Friday, November 21, 2008

It's Not Thanksgiving Without . . . (Revised)

Cranberry Relish. Along with my grandmother's fabulous stuffing and her perfect pie crusts, this fruit salad completes Thanksgiving; the holiday is not the same without it. You can eat it as a side, as a dessert, or in place of gravy on your turkey breast (my favorite). This is also a perfect "make-ahead recipe" that can wait in the refrigerator until you need it.

Note: My grandmother is notorious for writing down recipes using terms like "a pinch of this" and "add to taste" insted of more exact measurements like 1/4 teaspoon, so taste along the way if you try this recipe.

1 large* package jello (I use cherry or strawberry, something that will not overpower the taste of the fruit; if I can find it, cranberry-flavored jello is the best.)

2 cups boiling water

Mix in a large bowl.

1 lb. fresh cranberries

2-3 oranges

2-3 apples

1-2 cups chopped nuts (We've always used walnuts.)

Chop the fruit (I don't peel the oranges) and nuts using a food processor. Add fruit to the jello in the large bowl. Mix well while adding 3 cups sugar. (Yes, that is a lot of sugar, but remember that cranberries and oranges are tart fruits and you need to make the salad palatable. If you are concerned, start with half the amount and add sugar a half-cup at a time until it tastes good to you.) Chill in the refrigerator.

*Now, this recipe fed my grandmother's family which included up to five adult children and their families. You could try using a small package of jello instead; just use 1 cup boiling water instead, and add less fruit to the mix.

**I apologize for the formatting of this post - I have been having trouble with it lately and I don't know how to correct it. It seems that Blogger can have a mind of its own sometimes.

Thursday, November 20, 2008

Real Mom Authors

If you scroll down to the end of the sidebar on this page you will notice that the author list is expanding! Yup, that's right, you get to hear from other moms now! I'm so excited for this, not just because I won't feel so obligated to post frequently but because these moms are awesome and I can't wait to hear their ideas or at least hear that they have the same dilemmas that I do! We're in this together right?! So, stay tuned for great things to come! And thanks again to my friends for taking pity on me and agreeing to contribute!

P.S. NEVER type in "moms" for a google image search. Seriously, the results were appauling! Type in something more specific, not so much to get what you're looking for, but to not get what you're not looking for. So we are going pictureless for this post.

Tuesday, November 18, 2008

Alternatives to Babysitters

As I mentioned in the last post, getting out for dates becomes expensive with kids but in a lot of ways it's even more important. I hate to put the Beehives out of business, but here's some alternatives to paying for a babysitter:

1. Group Date Exchange- Form a group of couples to go out with. Each couple takes a turn being the babysitters while the other couples go out together. You can do this sporadically or on a regular schedule (once a week/month).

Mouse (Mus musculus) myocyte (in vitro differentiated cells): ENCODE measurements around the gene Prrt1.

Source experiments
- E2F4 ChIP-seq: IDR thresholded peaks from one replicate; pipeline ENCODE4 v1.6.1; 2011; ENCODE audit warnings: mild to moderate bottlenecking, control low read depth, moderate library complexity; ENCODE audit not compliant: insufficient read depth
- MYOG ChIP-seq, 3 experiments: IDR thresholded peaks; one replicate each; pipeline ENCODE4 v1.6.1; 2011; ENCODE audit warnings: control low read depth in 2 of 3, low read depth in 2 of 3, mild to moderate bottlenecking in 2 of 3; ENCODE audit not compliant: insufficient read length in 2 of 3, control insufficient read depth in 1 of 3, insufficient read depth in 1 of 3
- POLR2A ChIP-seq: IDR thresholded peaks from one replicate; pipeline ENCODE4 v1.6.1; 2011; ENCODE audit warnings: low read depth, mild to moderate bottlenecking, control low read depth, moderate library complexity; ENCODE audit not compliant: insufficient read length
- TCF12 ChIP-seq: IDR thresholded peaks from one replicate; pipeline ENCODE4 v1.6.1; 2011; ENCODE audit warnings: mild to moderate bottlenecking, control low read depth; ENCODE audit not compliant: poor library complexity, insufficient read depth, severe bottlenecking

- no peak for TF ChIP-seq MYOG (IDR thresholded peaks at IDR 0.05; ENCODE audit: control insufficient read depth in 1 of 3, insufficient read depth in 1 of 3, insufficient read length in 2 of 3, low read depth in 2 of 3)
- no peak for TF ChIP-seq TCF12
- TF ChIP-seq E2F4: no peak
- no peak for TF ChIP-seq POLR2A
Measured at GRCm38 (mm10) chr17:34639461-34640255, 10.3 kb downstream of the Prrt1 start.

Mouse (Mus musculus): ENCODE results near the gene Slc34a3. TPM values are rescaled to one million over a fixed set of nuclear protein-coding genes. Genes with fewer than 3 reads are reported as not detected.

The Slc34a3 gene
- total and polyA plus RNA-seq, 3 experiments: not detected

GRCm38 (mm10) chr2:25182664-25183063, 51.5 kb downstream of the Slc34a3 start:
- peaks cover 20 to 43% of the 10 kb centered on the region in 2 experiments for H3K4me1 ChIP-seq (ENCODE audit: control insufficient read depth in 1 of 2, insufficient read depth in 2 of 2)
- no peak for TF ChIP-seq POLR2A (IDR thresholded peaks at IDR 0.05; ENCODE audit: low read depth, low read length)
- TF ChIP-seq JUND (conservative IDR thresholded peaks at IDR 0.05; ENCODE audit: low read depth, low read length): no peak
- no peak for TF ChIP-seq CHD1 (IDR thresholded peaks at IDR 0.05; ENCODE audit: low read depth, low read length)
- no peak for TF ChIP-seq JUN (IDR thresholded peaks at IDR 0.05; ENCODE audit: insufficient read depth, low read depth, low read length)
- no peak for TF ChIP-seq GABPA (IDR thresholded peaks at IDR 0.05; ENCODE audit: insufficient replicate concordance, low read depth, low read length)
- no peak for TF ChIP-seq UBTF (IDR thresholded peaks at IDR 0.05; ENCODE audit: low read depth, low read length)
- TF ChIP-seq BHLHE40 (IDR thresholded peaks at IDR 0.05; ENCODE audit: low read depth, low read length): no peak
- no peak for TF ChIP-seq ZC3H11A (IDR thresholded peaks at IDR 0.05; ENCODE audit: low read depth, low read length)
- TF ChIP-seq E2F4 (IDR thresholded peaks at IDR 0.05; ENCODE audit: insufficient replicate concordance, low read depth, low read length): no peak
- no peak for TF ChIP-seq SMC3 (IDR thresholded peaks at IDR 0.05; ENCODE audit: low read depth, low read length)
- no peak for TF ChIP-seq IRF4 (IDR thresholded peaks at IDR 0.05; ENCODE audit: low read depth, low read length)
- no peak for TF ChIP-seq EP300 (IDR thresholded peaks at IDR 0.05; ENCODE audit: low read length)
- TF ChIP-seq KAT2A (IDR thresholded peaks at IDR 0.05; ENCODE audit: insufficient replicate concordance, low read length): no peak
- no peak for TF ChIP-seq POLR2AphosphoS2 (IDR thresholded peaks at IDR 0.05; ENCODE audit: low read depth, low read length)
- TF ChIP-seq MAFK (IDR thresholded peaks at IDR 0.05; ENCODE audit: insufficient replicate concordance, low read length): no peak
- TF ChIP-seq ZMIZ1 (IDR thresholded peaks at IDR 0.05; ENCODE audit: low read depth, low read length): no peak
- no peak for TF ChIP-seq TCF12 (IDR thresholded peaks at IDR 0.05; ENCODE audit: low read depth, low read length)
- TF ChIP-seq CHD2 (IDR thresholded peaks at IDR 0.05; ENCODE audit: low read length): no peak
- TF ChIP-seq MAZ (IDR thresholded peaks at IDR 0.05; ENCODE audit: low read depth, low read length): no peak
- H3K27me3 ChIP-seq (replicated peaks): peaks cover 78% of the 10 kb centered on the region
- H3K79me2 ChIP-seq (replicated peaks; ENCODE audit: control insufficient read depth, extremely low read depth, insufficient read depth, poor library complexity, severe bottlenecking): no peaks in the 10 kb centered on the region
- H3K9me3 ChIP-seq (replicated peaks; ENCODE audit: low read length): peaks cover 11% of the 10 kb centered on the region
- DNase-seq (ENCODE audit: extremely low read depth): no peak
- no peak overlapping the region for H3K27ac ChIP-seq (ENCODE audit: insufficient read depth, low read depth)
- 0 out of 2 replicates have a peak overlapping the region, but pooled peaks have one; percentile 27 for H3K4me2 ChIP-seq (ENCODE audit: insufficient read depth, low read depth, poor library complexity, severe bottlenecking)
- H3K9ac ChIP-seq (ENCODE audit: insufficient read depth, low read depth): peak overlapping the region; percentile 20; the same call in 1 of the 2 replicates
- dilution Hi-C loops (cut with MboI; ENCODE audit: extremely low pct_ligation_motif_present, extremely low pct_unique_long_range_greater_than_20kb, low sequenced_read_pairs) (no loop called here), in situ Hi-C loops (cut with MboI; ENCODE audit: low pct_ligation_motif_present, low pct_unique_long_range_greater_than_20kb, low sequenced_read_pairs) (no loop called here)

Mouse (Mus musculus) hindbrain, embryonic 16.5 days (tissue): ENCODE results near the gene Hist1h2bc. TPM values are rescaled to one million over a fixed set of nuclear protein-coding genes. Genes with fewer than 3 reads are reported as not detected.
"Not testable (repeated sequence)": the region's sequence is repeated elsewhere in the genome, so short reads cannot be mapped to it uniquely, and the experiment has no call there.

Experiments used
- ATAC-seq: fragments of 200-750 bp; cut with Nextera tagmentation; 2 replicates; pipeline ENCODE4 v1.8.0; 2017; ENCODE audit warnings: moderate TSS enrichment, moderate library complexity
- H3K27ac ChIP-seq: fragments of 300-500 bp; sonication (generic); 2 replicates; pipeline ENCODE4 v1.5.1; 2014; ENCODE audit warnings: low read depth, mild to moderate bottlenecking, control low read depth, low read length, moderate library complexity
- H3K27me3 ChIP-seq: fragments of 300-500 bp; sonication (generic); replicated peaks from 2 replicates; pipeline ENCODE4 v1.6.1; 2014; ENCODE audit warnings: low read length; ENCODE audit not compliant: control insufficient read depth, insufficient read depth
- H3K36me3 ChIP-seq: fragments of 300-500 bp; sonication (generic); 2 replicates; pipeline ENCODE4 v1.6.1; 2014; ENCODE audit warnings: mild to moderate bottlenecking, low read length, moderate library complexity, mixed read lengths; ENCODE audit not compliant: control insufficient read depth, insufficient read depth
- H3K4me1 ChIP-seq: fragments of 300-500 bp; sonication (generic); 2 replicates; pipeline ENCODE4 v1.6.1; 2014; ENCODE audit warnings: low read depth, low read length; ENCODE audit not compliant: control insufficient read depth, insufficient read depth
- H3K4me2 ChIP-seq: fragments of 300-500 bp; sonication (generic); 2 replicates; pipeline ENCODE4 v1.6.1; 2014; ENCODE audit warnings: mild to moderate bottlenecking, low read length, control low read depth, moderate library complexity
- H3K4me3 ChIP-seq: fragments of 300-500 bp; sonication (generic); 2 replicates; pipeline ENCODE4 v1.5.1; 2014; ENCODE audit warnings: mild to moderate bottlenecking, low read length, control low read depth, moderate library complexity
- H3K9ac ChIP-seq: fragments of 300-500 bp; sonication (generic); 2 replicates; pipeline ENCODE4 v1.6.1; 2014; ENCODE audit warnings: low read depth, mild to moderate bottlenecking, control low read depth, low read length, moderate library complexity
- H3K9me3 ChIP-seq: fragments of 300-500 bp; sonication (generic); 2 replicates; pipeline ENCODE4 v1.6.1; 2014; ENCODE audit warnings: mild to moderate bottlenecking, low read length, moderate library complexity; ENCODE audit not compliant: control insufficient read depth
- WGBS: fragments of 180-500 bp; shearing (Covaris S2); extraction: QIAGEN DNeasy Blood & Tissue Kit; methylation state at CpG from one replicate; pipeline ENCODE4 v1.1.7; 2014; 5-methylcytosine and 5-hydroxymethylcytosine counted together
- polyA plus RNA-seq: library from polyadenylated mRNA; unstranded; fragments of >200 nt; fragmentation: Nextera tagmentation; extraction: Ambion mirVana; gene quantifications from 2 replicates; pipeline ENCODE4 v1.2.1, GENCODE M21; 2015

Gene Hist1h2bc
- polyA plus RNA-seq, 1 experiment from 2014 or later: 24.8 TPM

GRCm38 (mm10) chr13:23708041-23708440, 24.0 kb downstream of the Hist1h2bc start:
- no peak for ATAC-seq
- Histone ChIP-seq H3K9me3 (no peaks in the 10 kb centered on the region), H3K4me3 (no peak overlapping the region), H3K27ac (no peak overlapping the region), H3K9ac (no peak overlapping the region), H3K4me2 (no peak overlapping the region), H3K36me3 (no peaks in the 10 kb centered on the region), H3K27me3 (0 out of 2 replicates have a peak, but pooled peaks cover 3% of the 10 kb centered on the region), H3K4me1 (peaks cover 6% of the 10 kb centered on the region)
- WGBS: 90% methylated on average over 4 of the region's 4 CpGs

2. Temple Playgroup- It's hard to get to the temple when you have kids, especially together. I know the youth are encouraged to babysit for free for couples going to the temple, but I don't feel comfortable asking someone to come babysit without pay. In our ward we have temple playgroup. Twice a month we meet at someone's house and half of the moms will go to the temple and half will watch the kids. That way the kids get to play together, the babysitters get to socialize and moms go to the temple. We do it on a weekday morning for the ladies but you could do it in the evening if you wanted to make it a couple outing.
3. Couple Exchanges- Whether it's for the temple or just a date. Find a couple that will swap babysitting with you.
4. Babysitting Co-op- In my last ward (our church group) we did this and it's the most detailed system but the most fair. Participating moms get tickets to exchange for babysitting (everyone starts with 20). Each ticket is worth one hour of babysitting for one child. Each month everyone in the group picks at least two, three-hour slots when they will do babysitting in their home (morning, afternoon, or evening). Then everyone gets a calendar of the days and times people signed up for. If you need someone during their time call them and bring your kids over. Then pay them with your tickets (depending on how long and how many kids you brought). The more times you babysit the more tickets you earn. This system was a life-saver when my husband moved out to Georgia before us and I was alone with three small children for three months. I had collected a lot of tickets the months prior to the birth of my third child and when he was 6 weeks and my husband was gone and I needed to pack I cashed in on my babysitting. Anyone interested that would like more details on this system, e-mail me and I'll send you more info.

Date Night

When you have kids, getting out for a date not only gets harder to find time for but gets more expensive too. I'm far too cheap to get a babysitter so we try to find things we can do at home after the kids go to bed. Here's just a few: